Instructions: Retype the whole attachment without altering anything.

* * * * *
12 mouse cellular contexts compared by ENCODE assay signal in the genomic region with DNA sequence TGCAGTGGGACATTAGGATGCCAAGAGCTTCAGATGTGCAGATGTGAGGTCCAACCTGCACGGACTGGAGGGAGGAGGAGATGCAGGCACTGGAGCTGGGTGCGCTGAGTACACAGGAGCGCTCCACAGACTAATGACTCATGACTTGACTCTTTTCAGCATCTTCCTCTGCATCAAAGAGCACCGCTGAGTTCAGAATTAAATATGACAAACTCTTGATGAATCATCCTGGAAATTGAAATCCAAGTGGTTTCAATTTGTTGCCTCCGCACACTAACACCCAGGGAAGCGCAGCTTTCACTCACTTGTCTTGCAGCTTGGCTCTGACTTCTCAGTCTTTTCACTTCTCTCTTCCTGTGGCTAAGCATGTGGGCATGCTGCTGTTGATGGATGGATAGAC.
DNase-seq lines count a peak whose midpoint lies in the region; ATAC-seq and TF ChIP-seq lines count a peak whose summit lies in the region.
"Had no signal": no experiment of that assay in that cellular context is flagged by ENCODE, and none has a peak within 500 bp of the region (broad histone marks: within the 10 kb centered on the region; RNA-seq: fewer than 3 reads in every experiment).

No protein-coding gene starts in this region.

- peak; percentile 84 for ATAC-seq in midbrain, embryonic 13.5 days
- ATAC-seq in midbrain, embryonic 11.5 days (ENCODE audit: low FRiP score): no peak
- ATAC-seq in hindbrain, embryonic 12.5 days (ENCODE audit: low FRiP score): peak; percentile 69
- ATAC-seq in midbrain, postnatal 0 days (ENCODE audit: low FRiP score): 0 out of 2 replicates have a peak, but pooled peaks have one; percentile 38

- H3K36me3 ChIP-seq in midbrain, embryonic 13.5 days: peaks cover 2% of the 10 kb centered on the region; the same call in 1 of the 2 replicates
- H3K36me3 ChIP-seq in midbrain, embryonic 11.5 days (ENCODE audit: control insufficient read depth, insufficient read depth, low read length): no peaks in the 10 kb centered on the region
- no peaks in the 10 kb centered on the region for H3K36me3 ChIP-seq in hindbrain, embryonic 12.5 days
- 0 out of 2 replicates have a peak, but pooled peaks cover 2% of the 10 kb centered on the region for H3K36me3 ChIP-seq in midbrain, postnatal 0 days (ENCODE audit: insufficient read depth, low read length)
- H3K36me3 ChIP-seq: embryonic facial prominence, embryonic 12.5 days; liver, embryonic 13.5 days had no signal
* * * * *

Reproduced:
12 mouse cellular contexts compared by ENCODE assay signal in the genomic region with DNA sequence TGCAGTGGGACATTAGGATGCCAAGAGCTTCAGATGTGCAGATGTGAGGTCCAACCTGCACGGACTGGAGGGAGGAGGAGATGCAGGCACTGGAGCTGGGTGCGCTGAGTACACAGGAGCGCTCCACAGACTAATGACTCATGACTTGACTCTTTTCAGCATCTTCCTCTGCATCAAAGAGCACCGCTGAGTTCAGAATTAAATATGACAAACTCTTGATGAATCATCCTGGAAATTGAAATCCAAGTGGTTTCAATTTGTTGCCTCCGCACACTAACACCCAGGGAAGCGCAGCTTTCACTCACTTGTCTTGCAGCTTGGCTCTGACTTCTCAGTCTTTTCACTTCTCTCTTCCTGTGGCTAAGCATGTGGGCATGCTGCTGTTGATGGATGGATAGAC.
DNase-seq lines count a peak whose midpoint lies in the region; ATAC-seq and TF ChIP-seq lines count a peak whose summit lies in the region.
"Had no signal": no experiment of that assay in that cellular context is flagged by ENCODE, and none has a peak within 500 bp of the region (broad histone marks: within the 10 kb centered on the region; RNA-seq: fewer than 3 reads in every experiment).

No protein-coding gene starts in this region.

- peak; percentile 84 for ATAC-seq in midbrain, embryonic 13.5 days
- ATAC-seq in midbrain, embryonic 11.5 days (ENCODE audit: low FRiP score): no peak
- ATAC-seq in hindbrain, embryonic 12.5 days (ENCODE audit: low FRiP score): peak; percentile 69
- ATAC-seq in midbrain, postnatal 0 days (ENCODE audit: low FRiP score): 0 out of 2 replicates have a peak, but pooled peaks have one; percentile 38

- H3K36me3 ChIP-seq in midbrain, embryonic 13.5 days: peaks cover 2% of the 10 kb centered on the region; the same call in 1 of the 2 replicates
- H3K36me3 ChIP-seq in midbrain, embryonic 11.5 days (ENCODE audit: control insufficient read depth, insufficient read depth, low read length): no peaks in the 10 kb centered on the region
- no peaks in the 10 kb centered on the region for H3K36me3 ChIP-seq in hindbrain, embryonic 12.5 days
- 0 out of 2 replicates have a peak, but pooled peaks cover 2% of the 10 kb centered on the region for H3K36me3 ChIP-seq in midbrain, postnatal 0 days (ENCODE audit: insufficient read depth, low read length)
- H3K36me3 ChIP-seq: embryonic facial prominence, embryonic 12.5 days; liver, embryonic 13.5 days had no signal